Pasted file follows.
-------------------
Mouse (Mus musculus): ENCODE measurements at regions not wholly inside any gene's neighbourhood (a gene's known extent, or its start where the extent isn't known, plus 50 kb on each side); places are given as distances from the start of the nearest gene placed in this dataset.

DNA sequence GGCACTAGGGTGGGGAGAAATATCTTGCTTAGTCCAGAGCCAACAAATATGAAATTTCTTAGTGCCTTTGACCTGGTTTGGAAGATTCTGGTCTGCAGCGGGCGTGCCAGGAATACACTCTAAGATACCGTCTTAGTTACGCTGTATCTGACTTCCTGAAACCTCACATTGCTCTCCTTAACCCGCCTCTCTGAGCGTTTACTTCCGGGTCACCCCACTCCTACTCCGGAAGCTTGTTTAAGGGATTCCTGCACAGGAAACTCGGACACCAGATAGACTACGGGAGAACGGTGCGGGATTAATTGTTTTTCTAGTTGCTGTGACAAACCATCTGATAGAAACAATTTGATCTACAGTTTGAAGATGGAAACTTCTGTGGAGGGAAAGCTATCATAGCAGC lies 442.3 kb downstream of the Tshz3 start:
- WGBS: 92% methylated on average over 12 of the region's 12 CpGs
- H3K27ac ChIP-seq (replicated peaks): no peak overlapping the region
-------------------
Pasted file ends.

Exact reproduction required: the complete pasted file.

Mouse (Mus musculus): ENCODE measurements at regions not wholly inside any gene's neighbourhood (a gene's known extent, or its start where the extent isn't known, plus 50 kb on each side); places are given as distances from the start of the nearest gene placed in this dataset.

DNA sequence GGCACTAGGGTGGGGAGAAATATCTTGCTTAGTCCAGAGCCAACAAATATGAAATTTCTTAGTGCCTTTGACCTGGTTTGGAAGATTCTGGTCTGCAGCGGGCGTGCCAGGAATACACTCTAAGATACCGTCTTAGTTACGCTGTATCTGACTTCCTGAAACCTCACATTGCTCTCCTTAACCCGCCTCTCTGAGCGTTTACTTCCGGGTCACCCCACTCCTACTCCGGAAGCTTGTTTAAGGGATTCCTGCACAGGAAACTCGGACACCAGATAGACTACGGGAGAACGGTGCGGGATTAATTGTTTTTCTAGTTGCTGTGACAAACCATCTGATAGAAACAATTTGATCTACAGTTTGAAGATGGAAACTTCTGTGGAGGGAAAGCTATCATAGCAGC lies 442.3 kb downstream of the Tshz3 start:
- WGBS: 92% methylated on average over 12 of the region's 12 CpGs
- H3K27ac ChIP-seq (replicated peaks): no peak overlapping the region